WAC logs management activities to the Windows Event Log from the source SMEGateway, which can help you audit administrative activities.

Speaking of Azure, you can use an on-premises WAC to manage Infrastructure-as-a-Service (IaaS) virtual machines (VMs) in Azure. If they have public IPs (probably not a good idea for production assets) you can open the right ports, both on the Windows Firewall and in the Network Security Group (NSG) on the vNet. If, on the other hand, your VMs don't have public IPs, you'll need to use a VPN or ExpressRoute connection to connect the WAC to the VMs. A third option is to run WAC on a VM in Azure and then connect to it for management.

As in the preview -- if you've integrated WAC with Azure, you can enable Azure Site Recovery for an on-premises VM with a simple click.

My Cluster
My S2D cluster on Windows Server 2016 showed up in WAC as a normal Failover Cluster. When I tried adding it as an HCI cluster (steps here) it refused to work, with an error message to the fact that another dll version of the resource already existed. I'm not sure if this is related to the latest cumulative update for Windows Server 2016 (1805, WAC requires Cumulative Update 1804). A nice feature for HCI are the new contextual safety checks. You'll get a big red warning if you try to take a volume offline when VMs are still running on it, or if a repair job is running and you try to pause a server for maintenance. If you've chosen mirror accelerated parity (mixing parity and mirroring on the same volume) you can now control the ratio in WAC, from 70 percent parity to 30 percent mirror or 80/20, 90/10. There's a great learning resource on GitHub for Windows Admin Center and S2D clusters.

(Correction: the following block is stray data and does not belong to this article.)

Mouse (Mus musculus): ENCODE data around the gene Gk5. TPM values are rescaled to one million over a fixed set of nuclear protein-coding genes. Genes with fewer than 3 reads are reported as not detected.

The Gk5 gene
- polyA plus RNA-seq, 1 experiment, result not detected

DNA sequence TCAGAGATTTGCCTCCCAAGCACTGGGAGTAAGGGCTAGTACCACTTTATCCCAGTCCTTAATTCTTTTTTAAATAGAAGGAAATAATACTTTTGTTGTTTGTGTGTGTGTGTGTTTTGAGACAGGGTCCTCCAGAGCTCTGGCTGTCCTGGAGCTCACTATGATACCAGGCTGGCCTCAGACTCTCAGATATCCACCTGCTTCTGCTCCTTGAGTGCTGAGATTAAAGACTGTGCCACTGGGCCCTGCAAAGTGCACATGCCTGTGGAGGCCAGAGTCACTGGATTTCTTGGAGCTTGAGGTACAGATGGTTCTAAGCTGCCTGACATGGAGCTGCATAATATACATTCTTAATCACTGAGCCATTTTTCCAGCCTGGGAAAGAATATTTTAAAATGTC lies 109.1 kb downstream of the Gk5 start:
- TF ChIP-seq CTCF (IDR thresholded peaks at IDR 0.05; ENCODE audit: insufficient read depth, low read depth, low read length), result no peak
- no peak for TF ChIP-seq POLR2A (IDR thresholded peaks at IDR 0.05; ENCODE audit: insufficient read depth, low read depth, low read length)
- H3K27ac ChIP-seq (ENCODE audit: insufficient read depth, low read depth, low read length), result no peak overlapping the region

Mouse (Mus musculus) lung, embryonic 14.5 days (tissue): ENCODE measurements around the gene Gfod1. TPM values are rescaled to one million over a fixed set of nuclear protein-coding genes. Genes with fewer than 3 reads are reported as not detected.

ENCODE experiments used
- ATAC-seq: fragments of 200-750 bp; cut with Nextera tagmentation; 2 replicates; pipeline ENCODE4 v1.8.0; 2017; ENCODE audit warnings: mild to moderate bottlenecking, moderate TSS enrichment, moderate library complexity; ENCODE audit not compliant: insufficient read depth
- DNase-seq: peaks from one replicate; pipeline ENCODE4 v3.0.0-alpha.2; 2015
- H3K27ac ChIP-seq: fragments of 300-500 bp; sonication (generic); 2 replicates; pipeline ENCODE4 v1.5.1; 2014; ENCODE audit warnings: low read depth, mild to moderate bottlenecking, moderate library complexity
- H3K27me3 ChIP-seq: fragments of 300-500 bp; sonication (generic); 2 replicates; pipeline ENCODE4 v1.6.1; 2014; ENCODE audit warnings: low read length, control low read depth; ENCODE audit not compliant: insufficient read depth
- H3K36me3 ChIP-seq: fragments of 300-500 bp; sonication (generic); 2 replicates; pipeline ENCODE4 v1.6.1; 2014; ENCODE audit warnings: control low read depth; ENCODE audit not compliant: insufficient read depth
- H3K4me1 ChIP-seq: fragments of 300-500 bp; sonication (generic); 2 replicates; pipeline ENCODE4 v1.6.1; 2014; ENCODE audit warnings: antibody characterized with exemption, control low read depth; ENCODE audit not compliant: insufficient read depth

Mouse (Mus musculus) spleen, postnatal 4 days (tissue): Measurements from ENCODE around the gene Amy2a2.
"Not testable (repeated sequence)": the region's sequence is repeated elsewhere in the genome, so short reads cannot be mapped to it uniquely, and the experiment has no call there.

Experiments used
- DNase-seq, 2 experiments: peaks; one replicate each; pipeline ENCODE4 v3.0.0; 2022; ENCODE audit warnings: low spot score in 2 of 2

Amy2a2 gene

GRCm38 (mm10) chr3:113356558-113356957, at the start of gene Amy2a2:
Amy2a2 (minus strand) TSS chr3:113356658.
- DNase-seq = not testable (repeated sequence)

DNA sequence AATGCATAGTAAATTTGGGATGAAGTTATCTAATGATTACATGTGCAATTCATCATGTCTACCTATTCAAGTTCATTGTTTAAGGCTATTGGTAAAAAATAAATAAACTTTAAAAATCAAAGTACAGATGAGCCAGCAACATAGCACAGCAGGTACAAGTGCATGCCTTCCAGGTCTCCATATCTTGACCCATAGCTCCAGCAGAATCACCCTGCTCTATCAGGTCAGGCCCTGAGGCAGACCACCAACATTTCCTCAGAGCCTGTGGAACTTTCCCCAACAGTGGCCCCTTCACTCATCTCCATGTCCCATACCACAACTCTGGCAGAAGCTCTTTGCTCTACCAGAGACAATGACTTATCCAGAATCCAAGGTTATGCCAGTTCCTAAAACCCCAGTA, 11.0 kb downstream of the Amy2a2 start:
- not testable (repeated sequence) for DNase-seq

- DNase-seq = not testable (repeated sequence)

[Click on image for larger view.] The WAC Dashboard for a Failover Cluster

What's Missing
There are still a few things missing from WAC. You can add servers manually one by one or provide a CSV file with server names, but there's no discovery function to automatically find servers/clusters to manage or even search AD for them.
And while Fujitsu is leading the charge by integrating its server hardware management into WAC, where's HP, Dell and Lenovo?
Overall, though, WAC is coming together nicely, especially for Hyper-V and HCI environments.

About the Author

Paul Schnackenburg has been working in IT for nearly 30 years and has been teaching for over 20 years. He runs Expert IT Solutions, an IT consultancy in Australia. Paul focuses on cloud technologies such as Azure and Microsoft 365 and how to secure IT, whether in the cloud or on-premises. He's a frequent speaker at conferences and writes for several sites, including Find him at @paulschnack on Twitter or on his blog at